What is it politicians fear most? Guns, mobs? No, it is ideas, said Steve Benson, a nationally syndicated editorial cartoonist who spoke at the Region 9 Conference of the Society of Professional Journalists Saturday afternoon at the Marriott Hotel.

"Most people will not take the time, unfortunately, to read through a lengthy editorial . . . but they will spend five seconds with an editorial cartoon," Benson said. "A cartoonist's job is to comfort the afflicted and afflict the comfortable."A cartoonist should not only deliver a punch line, they have to deliver a viewpoint," he said. "Editorial cartoonists are columnists who draw their work." Benson showed cartoons on an overhead projector throughout his speech.

Also addressing the members of the Society of Professional Journalists was John Wicklein, a former New York Times journalist now working and writing in Columbus, Ohio. His presentation was concerned with freedom of the press and the public's right to know about the Persian Gulf war, not what the war is over.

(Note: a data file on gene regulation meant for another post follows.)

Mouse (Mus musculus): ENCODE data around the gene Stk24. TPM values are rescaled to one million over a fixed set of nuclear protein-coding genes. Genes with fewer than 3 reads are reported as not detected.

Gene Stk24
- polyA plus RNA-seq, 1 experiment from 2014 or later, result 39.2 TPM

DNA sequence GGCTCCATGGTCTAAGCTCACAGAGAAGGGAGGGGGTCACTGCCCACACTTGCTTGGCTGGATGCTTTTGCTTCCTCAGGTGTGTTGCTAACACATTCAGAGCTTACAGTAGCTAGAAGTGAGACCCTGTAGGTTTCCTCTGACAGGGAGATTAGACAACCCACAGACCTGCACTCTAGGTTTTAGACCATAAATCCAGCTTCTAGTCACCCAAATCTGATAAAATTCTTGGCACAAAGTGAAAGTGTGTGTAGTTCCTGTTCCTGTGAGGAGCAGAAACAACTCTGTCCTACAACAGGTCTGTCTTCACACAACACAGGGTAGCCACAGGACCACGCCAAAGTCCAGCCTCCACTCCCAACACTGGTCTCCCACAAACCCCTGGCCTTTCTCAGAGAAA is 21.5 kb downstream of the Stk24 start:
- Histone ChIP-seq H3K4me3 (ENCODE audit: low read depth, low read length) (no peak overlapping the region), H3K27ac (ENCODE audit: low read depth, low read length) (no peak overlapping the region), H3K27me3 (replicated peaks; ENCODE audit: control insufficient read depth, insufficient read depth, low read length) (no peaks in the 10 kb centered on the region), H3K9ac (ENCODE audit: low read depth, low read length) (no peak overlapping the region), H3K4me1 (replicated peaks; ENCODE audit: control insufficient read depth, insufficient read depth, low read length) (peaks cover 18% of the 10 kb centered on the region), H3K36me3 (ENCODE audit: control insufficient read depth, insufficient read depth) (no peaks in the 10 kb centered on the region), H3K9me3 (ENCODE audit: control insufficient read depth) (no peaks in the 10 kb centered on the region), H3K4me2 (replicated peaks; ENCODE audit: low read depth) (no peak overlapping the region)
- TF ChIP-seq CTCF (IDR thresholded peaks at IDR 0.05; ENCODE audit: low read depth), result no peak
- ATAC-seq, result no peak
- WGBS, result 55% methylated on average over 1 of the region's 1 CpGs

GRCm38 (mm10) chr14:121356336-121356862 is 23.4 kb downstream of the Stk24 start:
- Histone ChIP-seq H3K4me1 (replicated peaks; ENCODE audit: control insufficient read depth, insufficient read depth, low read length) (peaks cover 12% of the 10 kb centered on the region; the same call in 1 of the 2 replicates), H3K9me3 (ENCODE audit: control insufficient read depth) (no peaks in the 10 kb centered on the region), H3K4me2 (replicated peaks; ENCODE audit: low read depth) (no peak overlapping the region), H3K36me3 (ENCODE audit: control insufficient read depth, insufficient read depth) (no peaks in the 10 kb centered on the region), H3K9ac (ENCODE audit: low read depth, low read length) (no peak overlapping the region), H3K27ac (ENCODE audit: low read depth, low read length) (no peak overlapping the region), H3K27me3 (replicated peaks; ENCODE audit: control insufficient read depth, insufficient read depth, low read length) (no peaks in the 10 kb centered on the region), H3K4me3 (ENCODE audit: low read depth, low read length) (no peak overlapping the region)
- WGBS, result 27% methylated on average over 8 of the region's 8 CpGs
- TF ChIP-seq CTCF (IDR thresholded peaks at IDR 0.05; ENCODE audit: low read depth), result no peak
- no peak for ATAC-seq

"Freedom of the press and the public's right to know are in greater jeopardy today than they have been for years," said Wicklein. The reason, he said, is that during the war, President Bush and his military commanders exercised the most rigid controls over the press ever seen in this century.

He said the press let the government dictate what the important stories would be. It is up to the press to convey to the public the importance of the First Amendment and the idea that it is their freedom.

"Today, it's as if most people feel the First Amendment is some special privilege granted to the media to probe into areas where they shouldn't be sticking their noses. As long as that notion prevails, this basic freedom will be in jeopardy," Wicklein said.